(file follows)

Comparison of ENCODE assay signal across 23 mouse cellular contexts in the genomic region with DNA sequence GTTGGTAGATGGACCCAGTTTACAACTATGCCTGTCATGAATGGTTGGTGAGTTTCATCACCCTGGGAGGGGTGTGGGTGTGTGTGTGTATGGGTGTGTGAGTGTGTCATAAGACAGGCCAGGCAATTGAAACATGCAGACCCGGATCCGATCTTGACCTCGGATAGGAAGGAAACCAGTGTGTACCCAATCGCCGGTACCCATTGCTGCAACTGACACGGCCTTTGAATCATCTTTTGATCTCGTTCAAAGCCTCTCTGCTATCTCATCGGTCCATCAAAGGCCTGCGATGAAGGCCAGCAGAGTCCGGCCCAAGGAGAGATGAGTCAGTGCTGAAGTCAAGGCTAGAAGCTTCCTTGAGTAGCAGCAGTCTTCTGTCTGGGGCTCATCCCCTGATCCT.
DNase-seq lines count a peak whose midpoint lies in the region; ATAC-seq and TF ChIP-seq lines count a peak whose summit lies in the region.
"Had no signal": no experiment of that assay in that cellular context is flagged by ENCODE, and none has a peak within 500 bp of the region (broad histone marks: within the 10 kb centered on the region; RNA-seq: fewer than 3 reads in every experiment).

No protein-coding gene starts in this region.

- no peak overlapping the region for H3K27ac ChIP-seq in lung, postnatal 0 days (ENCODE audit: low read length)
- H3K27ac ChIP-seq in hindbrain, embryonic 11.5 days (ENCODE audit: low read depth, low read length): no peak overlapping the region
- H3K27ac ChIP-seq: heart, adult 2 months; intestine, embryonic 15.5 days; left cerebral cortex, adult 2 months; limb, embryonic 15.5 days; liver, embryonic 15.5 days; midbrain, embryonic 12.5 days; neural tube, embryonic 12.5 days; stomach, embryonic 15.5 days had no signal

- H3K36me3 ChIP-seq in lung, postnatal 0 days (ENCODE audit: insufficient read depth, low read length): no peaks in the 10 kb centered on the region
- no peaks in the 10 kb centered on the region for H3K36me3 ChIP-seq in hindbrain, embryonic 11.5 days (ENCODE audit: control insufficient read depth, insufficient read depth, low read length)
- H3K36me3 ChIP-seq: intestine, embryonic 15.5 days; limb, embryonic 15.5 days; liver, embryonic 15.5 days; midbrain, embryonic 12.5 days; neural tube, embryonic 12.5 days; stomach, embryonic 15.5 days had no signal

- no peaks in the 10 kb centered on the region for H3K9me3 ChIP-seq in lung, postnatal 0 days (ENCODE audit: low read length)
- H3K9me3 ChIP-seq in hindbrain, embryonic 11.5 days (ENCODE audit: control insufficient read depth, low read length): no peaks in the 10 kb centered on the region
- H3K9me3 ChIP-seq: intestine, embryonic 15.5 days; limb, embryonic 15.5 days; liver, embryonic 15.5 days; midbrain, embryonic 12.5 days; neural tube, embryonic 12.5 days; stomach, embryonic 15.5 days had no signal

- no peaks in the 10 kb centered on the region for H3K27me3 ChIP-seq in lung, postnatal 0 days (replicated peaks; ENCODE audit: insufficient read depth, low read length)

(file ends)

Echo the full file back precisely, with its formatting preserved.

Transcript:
Comparison of ENCODE assay signal across 23 mouse cellular contexts in the genomic region with DNA sequence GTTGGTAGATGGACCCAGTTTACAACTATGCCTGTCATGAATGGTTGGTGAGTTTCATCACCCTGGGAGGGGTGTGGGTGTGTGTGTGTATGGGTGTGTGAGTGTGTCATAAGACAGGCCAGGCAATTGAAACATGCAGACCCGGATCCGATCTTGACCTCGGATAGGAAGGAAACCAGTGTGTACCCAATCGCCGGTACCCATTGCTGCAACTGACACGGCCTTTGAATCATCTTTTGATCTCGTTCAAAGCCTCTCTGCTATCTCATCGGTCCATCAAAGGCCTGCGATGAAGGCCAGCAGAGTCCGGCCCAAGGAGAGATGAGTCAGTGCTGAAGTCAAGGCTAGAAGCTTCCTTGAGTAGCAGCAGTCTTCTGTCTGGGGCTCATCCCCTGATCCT.
DNase-seq lines count a peak whose midpoint lies in the region; ATAC-seq and TF ChIP-seq lines count a peak whose summit lies in the region.
"Had no signal": no experiment of that assay in that cellular context is flagged by ENCODE, and none has a peak within 500 bp of the region (broad histone marks: within the 10 kb centered on the region; RNA-seq: fewer than 3 reads in every experiment).

No protein-coding gene starts in this region.

- no peak overlapping the region for H3K27ac ChIP-seq in lung, postnatal 0 days (ENCODE audit: low read length)
- H3K27ac ChIP-seq in hindbrain, embryonic 11.5 days (ENCODE audit: low read depth, low read length): no peak overlapping the region
- H3K27ac ChIP-seq: heart, adult 2 months; intestine, embryonic 15.5 days; left cerebral cortex, adult 2 months; limb, embryonic 15.5 days; liver, embryonic 15.5 days; midbrain, embryonic 12.5 days; neural tube, embryonic 12.5 days; stomach, embryonic 15.5 days had no signal

- H3K36me3 ChIP-seq in lung, postnatal 0 days (ENCODE audit: insufficient read depth, low read length): no peaks in the 10 kb centered on the region
- no peaks in the 10 kb centered on the region for H3K36me3 ChIP-seq in hindbrain, embryonic 11.5 days (ENCODE audit: control insufficient read depth, insufficient read depth, low read length)
- H3K36me3 ChIP-seq: intestine, embryonic 15.5 days; limb, embryonic 15.5 days; liver, embryonic 15.5 days; midbrain, embryonic 12.5 days; neural tube, embryonic 12.5 days; stomach, embryonic 15.5 days had no signal

- no peaks in the 10 kb centered on the region for H3K9me3 ChIP-seq in lung, postnatal 0 days (ENCODE audit: low read length)
- H3K9me3 ChIP-seq in hindbrain, embryonic 11.5 days (ENCODE audit: control insufficient read depth, low read length): no peaks in the 10 kb centered on the region
- H3K9me3 ChIP-seq: intestine, embryonic 15.5 days; limb, embryonic 15.5 days; liver, embryonic 15.5 days; midbrain, embryonic 12.5 days; neural tube, embryonic 12.5 days; stomach, embryonic 15.5 days had no signal

- no peaks in the 10 kb centered on the region for H3K27me3 ChIP-seq in lung, postnatal 0 days (replicated peaks; ENCODE audit: insufficient read depth, low read length)